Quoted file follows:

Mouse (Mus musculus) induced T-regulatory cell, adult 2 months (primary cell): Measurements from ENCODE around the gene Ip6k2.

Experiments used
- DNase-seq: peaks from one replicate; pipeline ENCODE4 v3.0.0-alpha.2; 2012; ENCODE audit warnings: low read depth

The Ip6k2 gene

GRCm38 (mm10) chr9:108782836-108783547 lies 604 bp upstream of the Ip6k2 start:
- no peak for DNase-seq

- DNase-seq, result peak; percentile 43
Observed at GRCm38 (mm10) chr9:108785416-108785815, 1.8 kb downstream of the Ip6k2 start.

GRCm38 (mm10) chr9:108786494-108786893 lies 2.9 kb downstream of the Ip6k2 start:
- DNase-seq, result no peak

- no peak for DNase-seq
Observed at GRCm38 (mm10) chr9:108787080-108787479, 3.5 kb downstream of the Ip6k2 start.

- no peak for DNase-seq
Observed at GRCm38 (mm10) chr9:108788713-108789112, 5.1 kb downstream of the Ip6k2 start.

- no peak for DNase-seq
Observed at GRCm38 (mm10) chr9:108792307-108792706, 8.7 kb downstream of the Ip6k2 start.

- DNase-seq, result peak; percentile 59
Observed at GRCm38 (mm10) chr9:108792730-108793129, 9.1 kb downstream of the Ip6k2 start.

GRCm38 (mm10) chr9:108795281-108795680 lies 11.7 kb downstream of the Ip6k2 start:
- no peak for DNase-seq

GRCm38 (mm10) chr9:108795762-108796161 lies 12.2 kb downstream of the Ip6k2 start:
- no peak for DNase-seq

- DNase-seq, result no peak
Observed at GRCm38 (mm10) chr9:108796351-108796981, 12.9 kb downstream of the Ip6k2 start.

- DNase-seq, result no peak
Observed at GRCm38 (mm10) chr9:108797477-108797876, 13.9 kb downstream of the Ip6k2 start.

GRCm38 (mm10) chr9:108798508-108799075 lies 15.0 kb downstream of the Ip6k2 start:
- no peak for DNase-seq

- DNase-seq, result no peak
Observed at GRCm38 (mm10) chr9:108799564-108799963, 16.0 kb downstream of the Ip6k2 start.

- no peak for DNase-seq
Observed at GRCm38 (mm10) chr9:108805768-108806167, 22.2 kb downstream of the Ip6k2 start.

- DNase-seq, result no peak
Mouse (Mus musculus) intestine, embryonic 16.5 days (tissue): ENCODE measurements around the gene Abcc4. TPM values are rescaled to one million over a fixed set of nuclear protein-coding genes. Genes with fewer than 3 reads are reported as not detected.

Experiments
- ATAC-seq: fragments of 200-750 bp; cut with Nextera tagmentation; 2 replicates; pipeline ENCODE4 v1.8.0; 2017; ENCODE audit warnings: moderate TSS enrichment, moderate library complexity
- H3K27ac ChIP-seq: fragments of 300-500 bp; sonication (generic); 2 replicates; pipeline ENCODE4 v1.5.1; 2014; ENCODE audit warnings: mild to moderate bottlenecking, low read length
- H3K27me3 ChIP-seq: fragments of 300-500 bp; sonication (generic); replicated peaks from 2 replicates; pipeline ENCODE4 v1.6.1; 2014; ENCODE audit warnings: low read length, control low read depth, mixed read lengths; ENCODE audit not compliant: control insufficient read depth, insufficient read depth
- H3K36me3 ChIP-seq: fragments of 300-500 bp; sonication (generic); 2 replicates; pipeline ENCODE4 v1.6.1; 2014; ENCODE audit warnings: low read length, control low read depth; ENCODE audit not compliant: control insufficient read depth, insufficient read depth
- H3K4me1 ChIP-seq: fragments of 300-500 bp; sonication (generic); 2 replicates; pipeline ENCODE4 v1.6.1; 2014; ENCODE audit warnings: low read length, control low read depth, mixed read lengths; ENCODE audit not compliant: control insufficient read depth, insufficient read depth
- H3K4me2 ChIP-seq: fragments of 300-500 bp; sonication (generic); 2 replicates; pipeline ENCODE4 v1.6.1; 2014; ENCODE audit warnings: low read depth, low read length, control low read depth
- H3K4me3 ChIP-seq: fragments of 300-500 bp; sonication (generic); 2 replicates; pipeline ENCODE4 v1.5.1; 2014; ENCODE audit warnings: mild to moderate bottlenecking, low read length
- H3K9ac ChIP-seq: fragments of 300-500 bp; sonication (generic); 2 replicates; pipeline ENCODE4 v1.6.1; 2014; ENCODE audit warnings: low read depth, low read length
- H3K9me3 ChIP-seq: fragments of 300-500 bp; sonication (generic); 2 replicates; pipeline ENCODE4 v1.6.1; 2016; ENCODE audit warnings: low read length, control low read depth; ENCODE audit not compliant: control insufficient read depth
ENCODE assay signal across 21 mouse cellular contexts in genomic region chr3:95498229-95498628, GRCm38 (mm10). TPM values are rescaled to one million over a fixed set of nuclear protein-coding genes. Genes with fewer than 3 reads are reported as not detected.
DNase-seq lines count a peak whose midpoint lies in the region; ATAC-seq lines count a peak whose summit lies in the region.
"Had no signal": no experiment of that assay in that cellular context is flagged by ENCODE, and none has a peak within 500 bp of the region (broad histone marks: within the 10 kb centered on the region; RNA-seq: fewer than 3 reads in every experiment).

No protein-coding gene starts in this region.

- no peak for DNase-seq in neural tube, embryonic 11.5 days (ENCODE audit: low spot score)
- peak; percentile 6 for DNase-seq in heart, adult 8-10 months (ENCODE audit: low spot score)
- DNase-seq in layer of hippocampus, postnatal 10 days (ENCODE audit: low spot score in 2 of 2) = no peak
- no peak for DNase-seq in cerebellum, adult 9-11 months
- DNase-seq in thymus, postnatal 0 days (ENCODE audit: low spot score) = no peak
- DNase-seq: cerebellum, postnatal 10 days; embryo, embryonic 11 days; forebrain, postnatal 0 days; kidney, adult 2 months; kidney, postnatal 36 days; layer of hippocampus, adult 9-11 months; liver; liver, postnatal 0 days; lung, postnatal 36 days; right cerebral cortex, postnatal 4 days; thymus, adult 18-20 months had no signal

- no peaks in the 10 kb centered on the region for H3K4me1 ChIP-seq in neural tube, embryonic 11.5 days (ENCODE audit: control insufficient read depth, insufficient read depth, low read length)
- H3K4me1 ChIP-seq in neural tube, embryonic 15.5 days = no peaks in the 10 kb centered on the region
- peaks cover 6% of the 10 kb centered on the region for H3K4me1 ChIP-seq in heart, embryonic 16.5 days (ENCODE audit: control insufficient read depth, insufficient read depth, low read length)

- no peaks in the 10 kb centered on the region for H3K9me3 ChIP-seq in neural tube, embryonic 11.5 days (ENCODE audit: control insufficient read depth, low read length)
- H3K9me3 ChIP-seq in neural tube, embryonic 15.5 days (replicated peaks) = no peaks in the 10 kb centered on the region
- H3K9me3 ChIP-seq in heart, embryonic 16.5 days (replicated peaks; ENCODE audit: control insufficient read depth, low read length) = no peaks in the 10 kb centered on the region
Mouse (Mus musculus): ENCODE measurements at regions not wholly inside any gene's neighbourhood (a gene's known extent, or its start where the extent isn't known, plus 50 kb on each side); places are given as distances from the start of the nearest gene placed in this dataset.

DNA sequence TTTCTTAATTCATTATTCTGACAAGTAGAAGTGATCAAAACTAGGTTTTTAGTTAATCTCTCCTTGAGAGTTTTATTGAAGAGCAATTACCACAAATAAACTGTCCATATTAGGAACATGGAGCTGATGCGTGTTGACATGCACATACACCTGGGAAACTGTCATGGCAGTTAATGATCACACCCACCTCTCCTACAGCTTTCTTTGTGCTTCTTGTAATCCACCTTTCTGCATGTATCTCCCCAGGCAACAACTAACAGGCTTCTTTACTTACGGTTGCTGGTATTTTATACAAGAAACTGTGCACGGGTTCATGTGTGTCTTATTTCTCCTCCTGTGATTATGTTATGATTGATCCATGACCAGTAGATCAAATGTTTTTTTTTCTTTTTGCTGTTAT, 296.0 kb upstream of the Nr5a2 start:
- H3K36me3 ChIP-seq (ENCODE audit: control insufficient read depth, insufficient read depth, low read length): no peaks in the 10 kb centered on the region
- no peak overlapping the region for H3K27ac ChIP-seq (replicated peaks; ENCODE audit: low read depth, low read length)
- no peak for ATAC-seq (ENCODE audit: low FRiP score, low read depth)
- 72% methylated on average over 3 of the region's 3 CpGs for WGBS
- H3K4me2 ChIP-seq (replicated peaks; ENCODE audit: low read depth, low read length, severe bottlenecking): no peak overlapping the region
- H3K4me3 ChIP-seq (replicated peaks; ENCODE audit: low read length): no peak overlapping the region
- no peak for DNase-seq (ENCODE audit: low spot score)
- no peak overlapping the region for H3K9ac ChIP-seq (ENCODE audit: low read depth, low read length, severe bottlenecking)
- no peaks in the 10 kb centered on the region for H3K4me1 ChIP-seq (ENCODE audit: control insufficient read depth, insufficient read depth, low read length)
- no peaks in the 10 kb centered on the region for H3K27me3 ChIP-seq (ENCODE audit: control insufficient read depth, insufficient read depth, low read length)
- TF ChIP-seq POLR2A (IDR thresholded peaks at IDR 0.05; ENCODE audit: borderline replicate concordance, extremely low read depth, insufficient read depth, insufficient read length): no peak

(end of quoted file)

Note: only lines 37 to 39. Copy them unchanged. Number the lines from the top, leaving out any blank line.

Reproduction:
- H3K27ac ChIP-seq: fragments of 300-500 bp; sonication (generic); 2 replicates; pipeline ENCODE4 v1.5.1; 2014; ENCODE audit warnings: mild to moderate bottlenecking, low read length
- H3K27me3 ChIP-seq: fragments of 300-500 bp; sonication (generic); replicated peaks from 2 replicates; pipeline ENCODE4 v1.6.1; 2014; ENCODE audit warnings: low read length, control low read depth, mixed read lengths; ENCODE audit not compliant: control insufficient read depth, insufficient read depth
- H3K36me3 ChIP-seq: fragments of 300-500 bp; sonication (generic); 2 replicates; pipeline ENCODE4 v1.6.1; 2014; ENCODE audit warnings: low read length, control low read depth; ENCODE audit not compliant: control insufficient read depth, insufficient read depth